With the future/career day coming up I was wrecking my brains on what to do on the day my son visits me at my workplace. There will be stuff organized for him in the morning but I will have to entertain him for about four hours in the afternoon.
I was thinking I would bring my laptop and let him do some Scratch programming, something he already did and enjoyed. Thinking further I thought I could bring my Arduino Uno and he could blink some LEDs. The most important thing for me is to bring him into programming and not to bore him so I searched further. I thought connecting Arduino and programming to something he is really into… like Minecraft!
I came across this blog post where Rozz decompiles, hacks and recompiles Minecraft to output the health status via a connected Arduino! DONE! This project had all the ingredients I was looking for!
Years ago I bought myself an IR remote for my Nikon D40. That worked ok, but of course I wanted to build my own using a Digispark.
There’s lots of tutorials for IR remotes out there, like LuckyLarry’s. I then later came across the nikonIrControl library which basically allows you to trigger a photo with a single line of code! Best of it is this library will work for every camera supported by ML-L1 and ML-L3 such as D40, D40X, D50, D60, D70, D70s, D80, D90, D7000, D5000, D5100, D3000, Coolpix 8400, 8800, P6000, P7000, P7100, Nikon 1 J1/V1.
And because the intervalometer should be as tiny as possible I was using a Digispark to control everything. Continue reading →
My son made a bird feeder at school and every now and then we could spot a bird eating on our balcony. I thought that would be cool to make photos of the birds stopping by.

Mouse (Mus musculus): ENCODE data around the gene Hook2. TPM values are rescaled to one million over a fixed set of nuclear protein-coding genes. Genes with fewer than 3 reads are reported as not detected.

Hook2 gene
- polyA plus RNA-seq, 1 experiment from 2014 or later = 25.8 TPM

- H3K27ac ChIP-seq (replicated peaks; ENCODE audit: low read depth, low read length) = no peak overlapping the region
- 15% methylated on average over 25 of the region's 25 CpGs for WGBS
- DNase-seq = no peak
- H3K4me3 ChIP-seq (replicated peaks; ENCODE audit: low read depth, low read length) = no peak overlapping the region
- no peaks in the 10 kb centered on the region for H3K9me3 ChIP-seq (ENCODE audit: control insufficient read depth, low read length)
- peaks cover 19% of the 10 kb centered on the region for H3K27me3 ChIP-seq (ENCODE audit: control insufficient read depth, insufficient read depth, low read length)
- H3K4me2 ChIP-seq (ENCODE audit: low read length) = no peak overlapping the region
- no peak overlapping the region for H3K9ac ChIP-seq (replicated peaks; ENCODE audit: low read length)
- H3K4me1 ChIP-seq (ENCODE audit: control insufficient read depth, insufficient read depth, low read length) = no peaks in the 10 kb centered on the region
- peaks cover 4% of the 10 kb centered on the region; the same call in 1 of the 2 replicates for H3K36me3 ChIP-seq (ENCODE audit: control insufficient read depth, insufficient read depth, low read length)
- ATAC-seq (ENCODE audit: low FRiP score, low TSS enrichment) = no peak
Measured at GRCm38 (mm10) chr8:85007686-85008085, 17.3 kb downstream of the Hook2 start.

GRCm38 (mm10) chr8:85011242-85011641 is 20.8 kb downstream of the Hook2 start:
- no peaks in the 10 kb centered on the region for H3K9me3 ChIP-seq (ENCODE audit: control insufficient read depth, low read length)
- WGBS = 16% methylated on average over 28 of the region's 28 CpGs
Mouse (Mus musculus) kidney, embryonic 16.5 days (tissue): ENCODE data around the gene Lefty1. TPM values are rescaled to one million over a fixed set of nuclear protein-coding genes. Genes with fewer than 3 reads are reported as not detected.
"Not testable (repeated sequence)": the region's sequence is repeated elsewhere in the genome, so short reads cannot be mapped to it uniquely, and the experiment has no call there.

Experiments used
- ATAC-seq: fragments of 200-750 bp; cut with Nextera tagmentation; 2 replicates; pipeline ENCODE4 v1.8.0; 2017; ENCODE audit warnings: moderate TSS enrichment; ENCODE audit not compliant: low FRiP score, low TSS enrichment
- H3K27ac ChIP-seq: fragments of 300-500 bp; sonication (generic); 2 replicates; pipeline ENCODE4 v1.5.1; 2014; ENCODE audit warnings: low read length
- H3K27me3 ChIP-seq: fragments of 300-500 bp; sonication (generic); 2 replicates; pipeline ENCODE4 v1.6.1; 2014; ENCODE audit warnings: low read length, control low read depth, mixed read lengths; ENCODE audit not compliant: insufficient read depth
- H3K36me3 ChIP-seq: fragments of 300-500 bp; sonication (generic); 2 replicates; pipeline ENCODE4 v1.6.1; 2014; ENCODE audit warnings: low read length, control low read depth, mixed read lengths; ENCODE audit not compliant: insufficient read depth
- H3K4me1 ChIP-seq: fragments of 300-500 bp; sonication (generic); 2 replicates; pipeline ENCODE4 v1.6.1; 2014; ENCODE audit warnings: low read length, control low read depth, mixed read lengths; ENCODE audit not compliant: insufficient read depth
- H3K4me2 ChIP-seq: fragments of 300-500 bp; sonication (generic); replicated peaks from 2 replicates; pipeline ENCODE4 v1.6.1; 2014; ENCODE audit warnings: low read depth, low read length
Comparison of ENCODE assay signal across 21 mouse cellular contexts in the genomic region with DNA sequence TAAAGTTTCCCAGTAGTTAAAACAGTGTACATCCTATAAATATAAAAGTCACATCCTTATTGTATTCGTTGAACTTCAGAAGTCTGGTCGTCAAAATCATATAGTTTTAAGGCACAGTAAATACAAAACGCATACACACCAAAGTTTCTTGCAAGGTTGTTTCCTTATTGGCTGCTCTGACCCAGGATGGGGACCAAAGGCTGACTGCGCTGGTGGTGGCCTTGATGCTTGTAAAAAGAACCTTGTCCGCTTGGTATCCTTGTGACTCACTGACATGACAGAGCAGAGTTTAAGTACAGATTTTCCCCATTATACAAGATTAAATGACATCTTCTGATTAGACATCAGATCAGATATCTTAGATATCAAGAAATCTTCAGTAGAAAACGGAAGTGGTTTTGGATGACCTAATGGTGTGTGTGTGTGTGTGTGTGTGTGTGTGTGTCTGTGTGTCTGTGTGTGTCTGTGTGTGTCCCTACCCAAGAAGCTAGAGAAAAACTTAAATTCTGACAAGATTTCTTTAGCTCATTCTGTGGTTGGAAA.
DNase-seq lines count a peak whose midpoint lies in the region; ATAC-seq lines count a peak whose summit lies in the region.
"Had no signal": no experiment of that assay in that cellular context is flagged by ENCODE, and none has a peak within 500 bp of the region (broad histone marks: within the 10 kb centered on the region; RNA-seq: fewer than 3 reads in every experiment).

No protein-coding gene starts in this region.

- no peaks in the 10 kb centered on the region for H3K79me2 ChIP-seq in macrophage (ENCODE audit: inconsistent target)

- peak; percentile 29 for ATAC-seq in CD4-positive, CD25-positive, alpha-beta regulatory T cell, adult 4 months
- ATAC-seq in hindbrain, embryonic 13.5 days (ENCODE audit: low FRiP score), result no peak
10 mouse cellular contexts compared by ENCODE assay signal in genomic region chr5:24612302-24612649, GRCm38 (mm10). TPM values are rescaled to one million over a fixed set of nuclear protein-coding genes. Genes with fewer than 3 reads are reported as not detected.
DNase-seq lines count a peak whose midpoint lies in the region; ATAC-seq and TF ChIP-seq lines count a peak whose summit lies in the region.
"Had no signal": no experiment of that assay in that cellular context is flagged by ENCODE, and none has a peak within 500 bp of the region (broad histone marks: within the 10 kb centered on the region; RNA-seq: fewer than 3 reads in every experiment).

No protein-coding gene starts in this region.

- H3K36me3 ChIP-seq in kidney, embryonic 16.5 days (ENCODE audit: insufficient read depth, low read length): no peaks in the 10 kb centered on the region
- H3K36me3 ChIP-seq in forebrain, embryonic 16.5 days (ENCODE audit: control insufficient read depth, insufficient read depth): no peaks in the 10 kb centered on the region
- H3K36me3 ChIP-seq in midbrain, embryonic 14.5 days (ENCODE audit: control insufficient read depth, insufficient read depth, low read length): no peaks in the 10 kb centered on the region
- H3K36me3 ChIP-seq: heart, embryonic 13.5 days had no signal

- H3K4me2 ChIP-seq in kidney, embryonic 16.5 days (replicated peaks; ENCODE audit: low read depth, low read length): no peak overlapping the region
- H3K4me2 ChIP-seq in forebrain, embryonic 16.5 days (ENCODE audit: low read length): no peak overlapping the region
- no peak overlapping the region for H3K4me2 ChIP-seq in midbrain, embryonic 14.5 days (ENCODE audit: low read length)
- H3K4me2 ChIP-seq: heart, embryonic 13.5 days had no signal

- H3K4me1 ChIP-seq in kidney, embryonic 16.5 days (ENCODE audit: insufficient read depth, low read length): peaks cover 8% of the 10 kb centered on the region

Somehow we would have to detect when something comes/flies by. This is done using the PIR motion sensor. But apart from that, Digispark should also trigger after a defined interval, like making a foto every 5 minutes for some nice time lapse movies. I actually added a 1k potentiometer with which we can adjust the delay between two photos between 30 secs and 10 minutes. Setting the poti value in the middle Digispark would trigger a photo every 5 mins.
I bought myself a spycam on ebay:
Features: Image Resolution: 1280 x 960 pixel Color Video Resolution: 640 x 480 pixel FPS: 29 frames per second Image file format: JPEG Video file format: AVI Color Video and Audio Rechargeable Li-ion battery: 280mA 3.7V Dimension: 5.0 x 3.0 x 1.2 cm
They arrived today – along with some proto and RGB shields. I soldered the headers and a RGB shield and uploaded the DigisparkRGB sketch that came with the Arduino 1.0.3 IDE… woohooo. More to follow soon 🙂
Ever since I saw this How-To: Shrinkify Your Arduino Projects I wanted to do a project using Arduino Attiny85s. And because I want to bring my son into the world of Arduino and he was eager to learn how to solder I was thinking of an easy project. With Christmas being around the corner I wanted to do some kind of a blinking Christmas tree.
The Attiny85 has 5 pins to use so I thought it would be cool to hook up a shift register to blink some LEDs. First thing I did was buying Attiny85s and 8-Bit Shift Register (SN74HC595N) on ebay. 10 pcs of Attiny85 cost me 12 USD and 10 shift registers were 2.50 USD.
The idea was to control 8 LEDs with the shift register. That would use up 3 pins on the Attiny85… so this left me with 2 more pins. I decided to use them kind of doing multiplexing LEDs. So I could hook up 2 LEDs per shift register output but they would not share the same connection to ground. This was controlled by two transistors that are connected to the two remaining pins on the arduino.